Less than three weeks after a killing spree in El Salvador left dozens dead, President Nayib Bukele is boasting about arresting more than 10,000 alleged gang members and has moved one step closer to fulfilling his long-standing attempts to censor the media.
The harsh response by Bukele, who swept to victory in 2019 at the age of 37 by promising to confront a corrupt political establishment, has drawn rebuke from human rights groups and even shocked Salvadorans long accustomed to waves of violence and repression.
As the unprecedented crackdown continues, the mere mention of gang activity could land journalists who report on it in prison. A week after El Salvador’s Congress passed a sweeping law to punish anyone who shares information about gangs with up to 15 years in prison, some media outlets have curtailed their coverage in an effort to comply.
“Traditional television and radio outlets have understood this law as an order to stop talking about gangs,” said César Fagoaga, president of El Salvador’s Association of Journalists. Written outlets continue to cover gangs, he said, but they’re consulting with lawyers about what stories or phrases could run afoul of the law.
“There are internal discussions about whether or not to refer to the gangs. Or if a word could be badly interpreted and land you in prison,” Fagoaga said — a delicate if impossible dance in a country where gangs exert immense power and violence is a daily staple. “Media outlets and many journalists are in a state of shock.”
Already, a man who identified himself as a political analyst and member of Bukele’s political party announced on Twitter that he would be seeking charges against two journalists at investigative news outlet El Faro for violating the law by relaying “messages related to gangs in order to frighten the population.”
The offending article appears to be about how Salvadoran authorities released an MS-13 gang leader who had been sentenced to 60 years in prison for homicide and is currently being sought by the U.S. for extradition. The article was published on April 5, the same day the law was passed. Óscar Martínez, El Faro’s editor, said it was unclear if charges had actually been brought.
One person not complying with the law appears to be Bukele himself. His Twitter account is full of pictures of half-naked gang members who’ve been arrested, and he posted a video of heavily-armed soldiers arresting an alleged gang member and throwing him face-down onto the bed of a truck.
He has also been trolling human rights groups and high-ranking U.S. officials who’ve criticized his tactics. In an unusual rebuke on April 10, Secretary of State Anthony Blinken called on El Salvador “to uphold due process and protect civil liberties, including freedom of press, peaceful assembly, and expression.”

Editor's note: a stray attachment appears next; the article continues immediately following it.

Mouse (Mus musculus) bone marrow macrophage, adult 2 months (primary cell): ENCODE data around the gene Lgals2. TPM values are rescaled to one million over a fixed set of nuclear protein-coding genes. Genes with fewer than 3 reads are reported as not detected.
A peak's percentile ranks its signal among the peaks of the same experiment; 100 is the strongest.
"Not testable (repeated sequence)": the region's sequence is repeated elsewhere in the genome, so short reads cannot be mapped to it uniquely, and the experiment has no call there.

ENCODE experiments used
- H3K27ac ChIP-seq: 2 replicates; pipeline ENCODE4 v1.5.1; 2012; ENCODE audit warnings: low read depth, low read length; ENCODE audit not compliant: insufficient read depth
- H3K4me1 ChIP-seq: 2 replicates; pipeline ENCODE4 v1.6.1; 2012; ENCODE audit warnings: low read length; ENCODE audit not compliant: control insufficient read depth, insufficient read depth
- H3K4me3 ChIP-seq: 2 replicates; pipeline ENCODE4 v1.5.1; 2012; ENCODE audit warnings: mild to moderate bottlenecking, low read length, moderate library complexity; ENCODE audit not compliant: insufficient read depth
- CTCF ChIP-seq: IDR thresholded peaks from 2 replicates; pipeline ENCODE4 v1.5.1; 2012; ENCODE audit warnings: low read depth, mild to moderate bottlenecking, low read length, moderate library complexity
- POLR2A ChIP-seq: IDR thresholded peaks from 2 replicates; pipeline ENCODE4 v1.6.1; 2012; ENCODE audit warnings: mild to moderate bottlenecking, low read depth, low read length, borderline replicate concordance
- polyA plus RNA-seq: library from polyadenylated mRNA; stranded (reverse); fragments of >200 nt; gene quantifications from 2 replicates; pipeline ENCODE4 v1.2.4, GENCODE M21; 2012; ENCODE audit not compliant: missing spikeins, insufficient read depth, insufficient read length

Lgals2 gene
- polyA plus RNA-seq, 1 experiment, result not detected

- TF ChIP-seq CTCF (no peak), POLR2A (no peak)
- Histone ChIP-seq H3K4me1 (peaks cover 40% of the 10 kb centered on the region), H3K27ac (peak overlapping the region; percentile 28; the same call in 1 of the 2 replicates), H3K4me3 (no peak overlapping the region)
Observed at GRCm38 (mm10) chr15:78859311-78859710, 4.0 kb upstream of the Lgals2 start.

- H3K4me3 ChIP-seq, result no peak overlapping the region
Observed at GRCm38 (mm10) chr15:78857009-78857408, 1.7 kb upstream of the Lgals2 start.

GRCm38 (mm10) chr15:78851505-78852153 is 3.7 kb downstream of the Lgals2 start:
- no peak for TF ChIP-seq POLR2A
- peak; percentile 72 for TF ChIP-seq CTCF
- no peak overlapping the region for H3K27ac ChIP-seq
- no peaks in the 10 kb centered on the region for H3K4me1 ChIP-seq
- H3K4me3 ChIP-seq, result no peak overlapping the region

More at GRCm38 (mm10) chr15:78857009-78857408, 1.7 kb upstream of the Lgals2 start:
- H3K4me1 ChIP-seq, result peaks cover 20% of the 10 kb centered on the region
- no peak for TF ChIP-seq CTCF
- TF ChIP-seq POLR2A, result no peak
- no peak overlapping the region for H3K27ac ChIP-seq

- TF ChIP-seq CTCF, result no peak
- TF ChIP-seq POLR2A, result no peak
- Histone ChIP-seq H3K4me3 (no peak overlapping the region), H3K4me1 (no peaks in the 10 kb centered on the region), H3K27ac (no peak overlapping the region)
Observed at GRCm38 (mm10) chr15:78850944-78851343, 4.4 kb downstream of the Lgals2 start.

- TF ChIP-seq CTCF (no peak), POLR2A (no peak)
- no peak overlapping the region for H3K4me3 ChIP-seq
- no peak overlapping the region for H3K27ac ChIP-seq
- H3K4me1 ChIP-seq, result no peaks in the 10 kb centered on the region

Bukele responded to Blinken with a taunt: “I have a journalist friend, he wants access to Gitmo [Guantanamo Bay] to exercise his ‘freedom of the press’ rights, and check if the detainees have enjoyed their ‘civil liberties’ and a ‘due process,’” Bukele wrote on Twitter. “You have terrorists that threaten you, and we have terrorists that threaten us.”
While Bukele has for years attacked the press and embraced a tough-on-gangs attitude, the immediate trigger for his most recent, most severe crackdown was the murder of 62 people in a single day in late March. Gang members randomly shot people walking in the streets, vendors, and anyone in their way in what was the worst violence on record since the end of the civil war 30 years earlier. Many analysts read the murders as a message from gang leaders to Bukele signalling the control they exert over the country.
Following the rampage, Bukele declared a 30-day state of emergency, empowering his government to tap the communications of Salvadorans without a court order, arrest people without evidence, and deny citizens the right to legal counsel and freedom of assembly.
El Salvador’s Minister of Justice and Security said this week that the government may extend the state of emergency for another 30 days. On Tuesday, Bukele wrote on Twitter that “10,094 terrorists have been arrested in 17 days” and said “We’re continuing the war against the gangs.”
A growing number of Salvadorans allege authorities have arrested relatives and friends who have nothing to do with the gangs.
Krysly Hernández told VICE World News that her 26-year-old brother was walking his dogs when police stopped him and arrested him. She said the only reason for the arrest seemed to be his tattoos, which in El Salvador are often a sign of gang affiliation. But Hernández said her brother, who grew up in the U.S. where body art is common, worked in call centers and had no ties to gangs. His tattoos were of skulls, roses and a basketball, she said, rather than images related to the major street gangs MS13 and Barrio 18.
Hernández said she went to the local police station to look for her brother but they refused to give her information, citing Bukele’s state of emergency.
“You have to leave,” she said a police officer told her. “And if you don’t, we will have to arrest you too.”